In this Jan. 28, 1990 file photo, San Francisco 49ers wide receiver JerryÂ Rice raises his fist in celebration after scoring his second touchdown of the day with 34 seconds left in the second quarter against the Denver Broncos, in New Orleans, during Super Bowl XXIV. (John Gaps III/The Associated Press)
Reaching the status as a Hall of Fame wide receiver didn't start well for Jerry Rice.
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After the San Francisco 49ers took Rice with the 16th selection in the first round of the NFL Draft out of Mississippi Valley State, he remembered being a little overwhelmed in his rookie season.
"I had some adversity in trying to find myself in the scheme of everything," Rice said. "When I first stepped into that locker room, I looked across and there was Joe Montana, Ronnie Lott and all of these Hall of Famers. At first, it was like deer in the headlights.
"I had to get comfortable with that and also learn the system. It didn't help that I was dropping footballs so when I first came in, people thought there's no way this guy should have gotten drafted in the first round as the 16th player taken by the San Francisco 49ers. I had to fight through that adversity."
Rice calls a December game on a Monday night of his rookie year his "coming out party." He caught 10 passes for 241 yards and three touchdowns against the Los Angeles Rams.
"When I went into that game, I did not have to think about anything," Rice said. "I knew the system and had to just go out there and play. That was a start for me, but I never gave into the situation that I have arrived now. I always wanted to come back the next year and have a better season. That was the extra incentive to stay focused and work hard."
The hard work paid off and it began to show in Rice's numbers.
Rice led the league the next season with 1,570 yards receiving on 86 catches and 15 touchdowns.
In 1987, he achieved the NFL Player of the Year after catching 23 touchdowns.
A player who patterned his game after receivers like Lynn Swann, John Stallworth, Freddie Solomon, Dwight Clark, Drew Pearson and Tony Hill was beginning to make a name for himself.
Rice was honored to represent all former great receivers, but never felt like a star. He just enjoyed playing football.
"I loved going out on that given Sunday in front of 60,000-plus people and entertaining them," Rice said. "That's the way I conducted myself on and off the football field as a professional athlete. With the way I wore the uniform, I took pride in that."
Rice is the all-time NFL leader in touchdowns scored with 208, receptions with 1,549 and yards receiving with 22,895. He was selected to the Pro Bowl 13 times from 1986-96, 1998 and 2002, and was chosen All-Pro 11 times during 20 seasons.
When it came to playing football, Rice didn't focus on honors and records.
"A lot of people base their career around records, but I loved football in general and it was a very important part of my life," Rice said. "I still miss it a lot, but I think I played it for a long time and was able to play with some of the best football players to play the game. I'm happy to have had that opportunity."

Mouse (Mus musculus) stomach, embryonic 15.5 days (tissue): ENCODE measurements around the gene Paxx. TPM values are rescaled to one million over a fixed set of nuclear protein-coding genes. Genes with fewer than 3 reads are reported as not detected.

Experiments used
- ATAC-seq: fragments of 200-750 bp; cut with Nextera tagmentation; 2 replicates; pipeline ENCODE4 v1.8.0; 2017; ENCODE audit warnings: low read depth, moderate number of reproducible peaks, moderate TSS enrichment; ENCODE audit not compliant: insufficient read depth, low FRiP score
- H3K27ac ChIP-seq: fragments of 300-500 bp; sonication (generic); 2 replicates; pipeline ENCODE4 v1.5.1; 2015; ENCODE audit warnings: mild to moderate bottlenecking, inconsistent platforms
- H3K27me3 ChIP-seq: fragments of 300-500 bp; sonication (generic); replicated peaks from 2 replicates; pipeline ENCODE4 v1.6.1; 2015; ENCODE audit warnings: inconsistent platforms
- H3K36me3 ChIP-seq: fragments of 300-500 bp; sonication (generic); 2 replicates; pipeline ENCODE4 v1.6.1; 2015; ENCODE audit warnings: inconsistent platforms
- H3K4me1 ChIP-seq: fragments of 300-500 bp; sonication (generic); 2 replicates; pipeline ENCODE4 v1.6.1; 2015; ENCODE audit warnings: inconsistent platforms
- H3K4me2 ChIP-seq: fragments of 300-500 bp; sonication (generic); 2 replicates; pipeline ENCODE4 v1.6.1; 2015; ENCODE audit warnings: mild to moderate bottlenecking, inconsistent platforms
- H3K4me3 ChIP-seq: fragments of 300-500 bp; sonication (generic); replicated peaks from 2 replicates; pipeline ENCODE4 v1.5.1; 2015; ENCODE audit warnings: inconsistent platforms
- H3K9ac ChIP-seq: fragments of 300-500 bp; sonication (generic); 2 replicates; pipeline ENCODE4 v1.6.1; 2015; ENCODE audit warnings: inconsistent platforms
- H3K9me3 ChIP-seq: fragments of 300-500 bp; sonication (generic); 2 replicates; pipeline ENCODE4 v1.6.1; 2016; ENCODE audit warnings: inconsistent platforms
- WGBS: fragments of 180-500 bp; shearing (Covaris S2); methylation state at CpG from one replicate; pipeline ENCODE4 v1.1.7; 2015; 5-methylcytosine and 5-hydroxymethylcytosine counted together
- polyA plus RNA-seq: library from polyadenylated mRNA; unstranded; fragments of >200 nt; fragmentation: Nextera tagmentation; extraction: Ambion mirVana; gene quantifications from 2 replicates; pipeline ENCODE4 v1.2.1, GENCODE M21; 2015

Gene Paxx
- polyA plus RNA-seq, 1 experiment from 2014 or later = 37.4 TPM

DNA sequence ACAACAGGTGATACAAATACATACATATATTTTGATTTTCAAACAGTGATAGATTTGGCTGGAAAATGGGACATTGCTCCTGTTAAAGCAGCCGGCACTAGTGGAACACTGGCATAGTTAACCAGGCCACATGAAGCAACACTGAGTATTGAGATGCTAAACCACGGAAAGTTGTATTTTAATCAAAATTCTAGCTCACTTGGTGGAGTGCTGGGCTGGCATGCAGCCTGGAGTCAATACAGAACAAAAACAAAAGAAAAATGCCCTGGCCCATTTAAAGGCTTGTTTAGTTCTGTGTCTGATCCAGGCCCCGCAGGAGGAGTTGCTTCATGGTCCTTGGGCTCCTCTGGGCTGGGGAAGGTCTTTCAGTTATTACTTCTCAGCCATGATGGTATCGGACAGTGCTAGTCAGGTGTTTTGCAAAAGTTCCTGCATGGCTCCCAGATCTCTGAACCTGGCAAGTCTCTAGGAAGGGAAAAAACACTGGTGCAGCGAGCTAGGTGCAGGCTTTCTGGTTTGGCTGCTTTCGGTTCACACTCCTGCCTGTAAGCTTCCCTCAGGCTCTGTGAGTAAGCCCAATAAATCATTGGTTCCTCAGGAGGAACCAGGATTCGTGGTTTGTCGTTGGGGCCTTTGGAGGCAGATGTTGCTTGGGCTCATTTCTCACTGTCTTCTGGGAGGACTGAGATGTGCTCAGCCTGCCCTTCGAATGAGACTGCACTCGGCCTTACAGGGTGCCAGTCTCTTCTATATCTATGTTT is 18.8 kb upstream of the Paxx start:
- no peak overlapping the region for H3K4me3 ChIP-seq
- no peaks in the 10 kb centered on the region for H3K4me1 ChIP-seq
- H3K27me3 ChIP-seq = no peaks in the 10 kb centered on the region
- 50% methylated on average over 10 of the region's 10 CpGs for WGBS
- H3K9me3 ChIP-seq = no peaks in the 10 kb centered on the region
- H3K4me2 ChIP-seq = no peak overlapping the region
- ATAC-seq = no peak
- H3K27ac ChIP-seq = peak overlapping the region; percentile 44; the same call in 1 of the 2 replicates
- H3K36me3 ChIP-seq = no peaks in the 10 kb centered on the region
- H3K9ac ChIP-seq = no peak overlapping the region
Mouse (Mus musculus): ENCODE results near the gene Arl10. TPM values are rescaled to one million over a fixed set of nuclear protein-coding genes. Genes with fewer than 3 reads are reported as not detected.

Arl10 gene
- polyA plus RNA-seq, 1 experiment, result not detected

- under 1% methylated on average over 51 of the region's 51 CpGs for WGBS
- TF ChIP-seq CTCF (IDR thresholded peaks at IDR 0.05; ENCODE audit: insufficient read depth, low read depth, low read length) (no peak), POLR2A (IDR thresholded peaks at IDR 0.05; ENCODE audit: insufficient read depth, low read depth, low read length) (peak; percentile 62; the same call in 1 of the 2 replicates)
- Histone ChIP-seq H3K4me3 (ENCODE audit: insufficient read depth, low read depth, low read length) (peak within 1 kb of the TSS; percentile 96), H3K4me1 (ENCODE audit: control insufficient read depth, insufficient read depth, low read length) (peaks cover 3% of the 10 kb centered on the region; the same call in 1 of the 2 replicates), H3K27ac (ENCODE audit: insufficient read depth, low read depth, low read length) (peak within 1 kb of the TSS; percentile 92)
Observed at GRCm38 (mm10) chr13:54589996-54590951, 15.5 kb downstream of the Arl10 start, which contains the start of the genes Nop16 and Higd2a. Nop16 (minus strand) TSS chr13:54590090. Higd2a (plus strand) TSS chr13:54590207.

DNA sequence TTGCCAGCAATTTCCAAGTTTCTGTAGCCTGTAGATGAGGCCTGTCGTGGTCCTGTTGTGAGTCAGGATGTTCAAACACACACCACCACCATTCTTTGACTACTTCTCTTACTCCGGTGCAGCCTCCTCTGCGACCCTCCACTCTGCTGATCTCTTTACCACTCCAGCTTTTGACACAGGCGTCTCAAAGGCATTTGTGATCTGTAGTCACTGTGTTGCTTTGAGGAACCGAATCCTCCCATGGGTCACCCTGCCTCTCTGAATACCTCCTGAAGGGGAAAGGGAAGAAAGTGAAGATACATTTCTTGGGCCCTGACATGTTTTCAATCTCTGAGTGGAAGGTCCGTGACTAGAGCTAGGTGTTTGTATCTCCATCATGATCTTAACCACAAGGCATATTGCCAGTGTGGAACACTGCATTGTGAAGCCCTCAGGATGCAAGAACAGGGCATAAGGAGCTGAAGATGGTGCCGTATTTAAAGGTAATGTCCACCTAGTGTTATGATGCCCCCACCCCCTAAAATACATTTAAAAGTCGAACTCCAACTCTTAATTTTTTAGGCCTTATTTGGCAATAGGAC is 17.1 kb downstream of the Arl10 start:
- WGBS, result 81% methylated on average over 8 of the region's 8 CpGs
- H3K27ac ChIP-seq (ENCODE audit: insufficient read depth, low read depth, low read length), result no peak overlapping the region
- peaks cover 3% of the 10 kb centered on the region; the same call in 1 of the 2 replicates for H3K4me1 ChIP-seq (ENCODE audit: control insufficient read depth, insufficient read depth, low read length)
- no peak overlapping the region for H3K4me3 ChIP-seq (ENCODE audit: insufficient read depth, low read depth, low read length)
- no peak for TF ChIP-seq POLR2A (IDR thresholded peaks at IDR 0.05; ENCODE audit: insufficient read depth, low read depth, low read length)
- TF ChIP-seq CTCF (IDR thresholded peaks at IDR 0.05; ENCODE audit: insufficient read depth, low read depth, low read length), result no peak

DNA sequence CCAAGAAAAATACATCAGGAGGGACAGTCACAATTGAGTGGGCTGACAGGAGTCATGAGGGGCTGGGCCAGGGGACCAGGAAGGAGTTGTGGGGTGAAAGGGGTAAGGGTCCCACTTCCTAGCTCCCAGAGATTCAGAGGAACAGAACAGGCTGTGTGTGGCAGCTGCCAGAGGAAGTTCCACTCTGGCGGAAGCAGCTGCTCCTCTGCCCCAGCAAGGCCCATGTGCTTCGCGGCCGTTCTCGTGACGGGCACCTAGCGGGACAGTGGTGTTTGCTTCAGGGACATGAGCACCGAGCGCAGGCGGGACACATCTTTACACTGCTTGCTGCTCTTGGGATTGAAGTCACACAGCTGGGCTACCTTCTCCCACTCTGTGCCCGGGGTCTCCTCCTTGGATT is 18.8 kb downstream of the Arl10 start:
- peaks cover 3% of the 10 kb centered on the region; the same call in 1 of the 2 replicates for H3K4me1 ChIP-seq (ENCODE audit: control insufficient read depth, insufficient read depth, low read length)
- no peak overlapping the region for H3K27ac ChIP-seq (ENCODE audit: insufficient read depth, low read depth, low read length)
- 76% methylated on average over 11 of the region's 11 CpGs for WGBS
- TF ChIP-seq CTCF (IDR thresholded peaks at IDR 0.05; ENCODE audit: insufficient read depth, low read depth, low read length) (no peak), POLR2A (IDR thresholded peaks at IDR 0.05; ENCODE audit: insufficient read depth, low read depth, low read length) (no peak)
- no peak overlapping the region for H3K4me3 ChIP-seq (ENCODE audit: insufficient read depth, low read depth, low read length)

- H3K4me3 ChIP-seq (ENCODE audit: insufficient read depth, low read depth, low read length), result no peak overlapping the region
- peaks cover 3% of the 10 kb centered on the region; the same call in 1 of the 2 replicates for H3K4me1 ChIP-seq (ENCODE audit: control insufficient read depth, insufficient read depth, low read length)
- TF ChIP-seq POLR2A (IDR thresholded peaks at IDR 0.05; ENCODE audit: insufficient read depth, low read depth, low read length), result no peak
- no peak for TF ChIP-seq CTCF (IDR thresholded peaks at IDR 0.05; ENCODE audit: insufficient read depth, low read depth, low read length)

Some of Rice's finest moments appeared on the biggest stage by leading San Francisco to three Super Bowl titles and appeared in another toward the end of his career with the Oakland Raiders. He owns Super Bowl records of eight touchdowns, 33 receptions, and 589 receiving yards.
While helping the 49ers defeat the Cincinnati Bengals 20-16 in Super Bowl XXIII, Rice was chosen Most Valuable Player with 11 catches for 215 yards and a touchdown.
Rice said the thing that made San Francisco successful was the players bought into what was going on during practice and it carried on into the games.
Gameweek began on Wednesday and Rice recalls taking it seriously.
"I worked to make every catch and finish every play," Rice said. "It becomes instilled in you where you don't have to think about it during a game. It just happens. It became a reaction.
"When you came to a 49er practice, it was like a game situation. It prepared us for the long haul."
Since 49ers like Rice, Roger Craig, John Taylor and Brent Jones treated practice like a game situation, it wasn't a surprise when a receiver or running back broke a run of 60 to 80 yards.
"If Roger broke a big play, we had guys already downfield ready to block," Rice said. "We feel like we complimented each other and I think that's why we had so much success as an offensive unit because all of the preparation was made during the week. On Sunday, all you had to do was go out and play. You had put the work in and now it was time to enjoy the game."
With the work on the field now behind him, Rice is set for induction into the Pro Football Hall of Fame later today. The 2010 class includes Rice, Emmitt Smith, Russ Grimm, Rickey Jackson, Dick LeBeau and Floyd Little.
Hall of Fame activities have taken place all weekend in Canton, Ohio, and the induction ceremony is scheduled to begin at 6 p.m. San Francisco 49ers owner Eddie DeBartolo will be Rice's presenter.
"I'm getting ready to embark on something I never really thought about," Rice said. "I have to pinch myself because this small boy from B.L. Moor High School goes off to college to Mississippi Valley State University; gets a chance to play in San Francisco for one of the greatest owners in Eddie DeBartolo, greatest coach in Bill Walsh and the greatest team in the San Francisco 49ers; and now gets ready to go into the Hall of Fame where this is a very elite group of guys. I'm honored and humbled."